Not in Retail? Consumer Habits Still Matter

Last week, we looked at the results of Deloitte’s annual Back-to-School Shopping survey. Results indicate that, although they’re nowhere near ready for spending freely, consumers have adopted a less pessimistic attitude about their finances. Retailers were especially pleased with this news, since it indicates a fundamental increase in consumers’ willingness to spend money.

But what if you’re not in retail? While the survey results may be interesting, do they really impact you as a marketing professional? Particularly for those in B2B marketing, consumers’ retail spending habits may seem a bit irrelevant, or at least tangential to overall marketing strategy. But any marketing professional can gain insights from these results.

Marketing is about People

We all know our target markets. Your target market could be married women over 50 who own multiple cats—or it could be Fortune 500 companies that need accounting consultants. Either way, a person somewhere is responsible for making the choice to purchase your product or service. Even in the B2B marketplace, where all prospects might fall into disparate demographic categories, the targets are still all people.

Our challenge as marketing professionals is to reach those people with compelling messages that will inspire them to trust us—and ultimately to patronize our businesses. Therefore knowing about consumer habits, attitudes, and preferences makes sense, regardless of your individual industry or focus.

Lessons from Back-to-School Shopping

This year’s trends in shopping indicate not only an increased willingness to spend money, but also an increased use of multimedia to enrich and inform the shopping process. For marketers, this means it’s important to follow the ABC’s of 21st-century marketing:

  • A is for Authenticity: Customers increasingly crave transparency and authenticity from corporations. And that doesn’t mean a corporate blog. Customers want a personal connection with brands and they also want to know that their social networks recommend those brands. Consumers turn to mobile apps and social networks with more and more frequency, looking for reviews, feedback, and recommendations.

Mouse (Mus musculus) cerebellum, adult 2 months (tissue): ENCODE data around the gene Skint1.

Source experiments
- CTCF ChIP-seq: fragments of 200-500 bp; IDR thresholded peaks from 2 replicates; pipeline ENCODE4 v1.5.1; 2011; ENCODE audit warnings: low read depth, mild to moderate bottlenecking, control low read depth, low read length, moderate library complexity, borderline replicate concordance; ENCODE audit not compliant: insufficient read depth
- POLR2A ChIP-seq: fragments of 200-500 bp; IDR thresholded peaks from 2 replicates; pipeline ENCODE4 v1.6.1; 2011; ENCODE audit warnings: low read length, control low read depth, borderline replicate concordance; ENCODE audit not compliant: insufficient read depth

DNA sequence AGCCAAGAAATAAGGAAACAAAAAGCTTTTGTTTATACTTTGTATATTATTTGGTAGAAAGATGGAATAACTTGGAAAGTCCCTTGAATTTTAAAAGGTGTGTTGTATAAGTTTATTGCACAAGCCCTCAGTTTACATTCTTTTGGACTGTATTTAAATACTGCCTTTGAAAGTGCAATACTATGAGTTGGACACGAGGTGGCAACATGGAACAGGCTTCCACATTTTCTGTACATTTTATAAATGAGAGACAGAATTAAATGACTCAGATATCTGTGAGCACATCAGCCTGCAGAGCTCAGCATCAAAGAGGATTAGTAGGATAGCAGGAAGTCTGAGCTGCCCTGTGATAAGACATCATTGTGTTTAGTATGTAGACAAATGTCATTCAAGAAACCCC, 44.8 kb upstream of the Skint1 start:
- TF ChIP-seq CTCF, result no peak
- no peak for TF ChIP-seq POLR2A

• B is for Balance: That explosion in social media and mobile apps has led many companies into “shiny object marketing,” where they abandon traditional marketing tactics for the Next Big Thing in the marketing universe. But the most successful marketers know that they must maintain a balance of traditional and online marketing strategies if they wish to maintain brand awareness. After all, consumers still watch television, open mail, and read magazines, so it makes no sense to completely discard traditional marketing and advertising practices.
  • C is for Choices: We must always remember that every prospect—and current client—has choices, and those choices are growing ever more accessible. Illustrating point of difference—and taking steps to improve accessibility—are critical for successful marketing. Even components that may seem to have little relation to marketing can work to support marketing efforts. In other words, if you think search engine optimization is just for the IT department, think again. The right SEO and landing pages facilitate prospects’ discovering you online.

What’s your take on how the marketing landscape has changed? How do you believe it will evolve in coming years? Share your opinion with us! If you’d like to write a guest blog, please email [email protected].